Flying FortressIn the mid-1930s engineers at Boeing suggested the possibility of designing a modern long-range monoplane bomber to the U.S. Army Air Corps. In 1934 the USAAC issued Circular 35-26 that outlined specifications for a new bomber that was to have a minimum payload of 2000 pounds, a cruising speed in excess of 200-MPH, and a range of at least 2000 miles. Boeing produced a prototype at its own expense, the model 299, which first flew in July of 1935. The 299 was a long-range bomber based largely on the Model 247 airliner. The Model 299 had several advanced features including an all-metal wing, an enclosed cockpit, retractable landing gear, a fully enclosed bomb bay with electrically operated doors, and cowled engines. With gun blisters glistening everywhere, a newsman covering the unveiling coined the term Flying Fortress to describe the new aircraft. After a few initial test flights the 299 flew off to Wright Field setting a speed record with an average speed of 232-mph. At Wright Field the 299 bettered its competition in almost all respects. However, an unfortunate crash of the prototype in October of 1935 resulted in the Army awarding its primary production contract to Douglas Aircraft for its DB-1 (B-18.) The Army did order 13 test models of the 299 in January 1936, and designated the new plane the Y1B-17. Early work on the B-17 was plagued by many difficulties, including the crash of the first Y1B-17 on its third flight, and nearly bankrupted the Company. Minor quantities of the B-17B, B-17C, and B-17D variants were built, and about 100 of these aircraft were in service at the time Pearl Harbor was attacked. In fact a number of unarmed B-17s flew into the War at the time of the Japanese attack. The German Blitzkrieg in Europe resulted in accelerated aircraft production in America. The B-17E was the first truly heavily armed variant and made its initial flight in September of 1941. B-17Es cost $298,000 each and more than 500 were delivered. The B-17F and B-17G were the truly mass-produced wartime versions of the Flying Fortress. More than 3,400 B-17Fs and more than 8,600 B-17Gs would be produced. The American daylight strategic bombing campaign against Germany was a major factor in the Allies winning the War in Europe. This campaign was largely flown by B-17 Flying Fortresses (12,677 built) and B-24 Liberators (18,188 built.) The B-17 bases were closer to London than those of the B-24, so B-17s received a disproportionate share of wartime publicity. The first mission in Europe with the B-17 was an Eighth Air Force flight of 12 B-17Es on August 12, 1942. Thousands more missions, with as many as 1000 aircraft on a single mission would follow over the next 2 years, virtually decimating all German war making facilities and plants. The B-17 could take a lot of damage and keep on flying, and it was loved by the crews for bringing them home despite extensive battle damage. Following WW II, B-17s would see some action in Korea, and in the 1948 Israel War. There are only 14 flyable B-17s in operation today and a total of 43 complete airframes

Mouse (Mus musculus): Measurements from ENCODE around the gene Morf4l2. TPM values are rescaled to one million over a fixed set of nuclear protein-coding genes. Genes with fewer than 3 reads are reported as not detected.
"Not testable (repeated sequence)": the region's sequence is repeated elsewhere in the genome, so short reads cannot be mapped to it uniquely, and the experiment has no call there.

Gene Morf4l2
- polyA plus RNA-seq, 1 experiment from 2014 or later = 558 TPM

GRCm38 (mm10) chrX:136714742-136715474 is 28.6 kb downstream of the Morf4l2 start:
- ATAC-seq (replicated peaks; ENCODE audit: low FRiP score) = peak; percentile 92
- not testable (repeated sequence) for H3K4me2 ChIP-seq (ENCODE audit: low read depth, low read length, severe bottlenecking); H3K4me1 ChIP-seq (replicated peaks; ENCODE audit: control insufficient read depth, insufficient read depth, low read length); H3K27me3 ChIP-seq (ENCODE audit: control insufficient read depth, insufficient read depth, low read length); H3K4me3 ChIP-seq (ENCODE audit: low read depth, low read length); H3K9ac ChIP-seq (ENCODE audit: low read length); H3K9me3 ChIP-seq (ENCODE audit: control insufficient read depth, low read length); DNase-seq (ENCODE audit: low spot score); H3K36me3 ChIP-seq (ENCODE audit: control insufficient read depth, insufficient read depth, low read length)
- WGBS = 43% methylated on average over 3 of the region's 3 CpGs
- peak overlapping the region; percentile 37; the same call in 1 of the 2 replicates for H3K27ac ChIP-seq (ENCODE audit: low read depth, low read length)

Me262The Messerschmitt Me-262 Swallow, a masterpiece of engineering, was the first operational mass-produced jet to see service. Prototype testing of the airframe commenced in 1941 utilizing a piston engine. General Adolf Galland, who was in charge of the German Fighter Forces at that time, pressured both Goring and Hitler to accelerate the Me-262, and stress its use as a fighter to defend Germany from Allied bombers. Hitler, however, envisioned the 262 as the aircraft which might allow him to inflict punishment on Britain. About 1400 Swallows were produced, but fortunately for the Allies, only about 300 saw combat duty. While the original plans for the 262 presumed the use of BMW jet engines, production Swallows were ultimately equipped with Jumo 004B turbojet engines. The wing design of the 262 necessitated the unique triangular hull section of the fuselage, giving the aircraft a shark-like appearance. With an 18 degree swept wing, the 262 was capable of Mach .86. The 262 was totally ineffective in a turning duel with Allied fighters, and was also vulnerable to attack during take off and landings. The landing gear was also suspect, and many 262s were destroyed or damaged due to landing gear failure. Despite its sleek jet-age appearance, the 262 was roughly manufactured, because Germany had lost access to its normal aircraft assembly plants. In spite of these drawbacks the 262 was effective. For example, on April 7, 1945 a force of sixty 262s took on a large force of Allied bombers with escort fighters. Armed with their four nose-mounted cannons, and underwing rockets the Swallows succeeded in downing or damaging 25 Allied B-17s on that single mission. While it is unlikely that the outcome of the War could have been altered by an earlier introduction or greater production totals for this aircraft, it is clear to many historians that the duration of the War might have been drastically lengthened if the Me-262 had not been too little too late.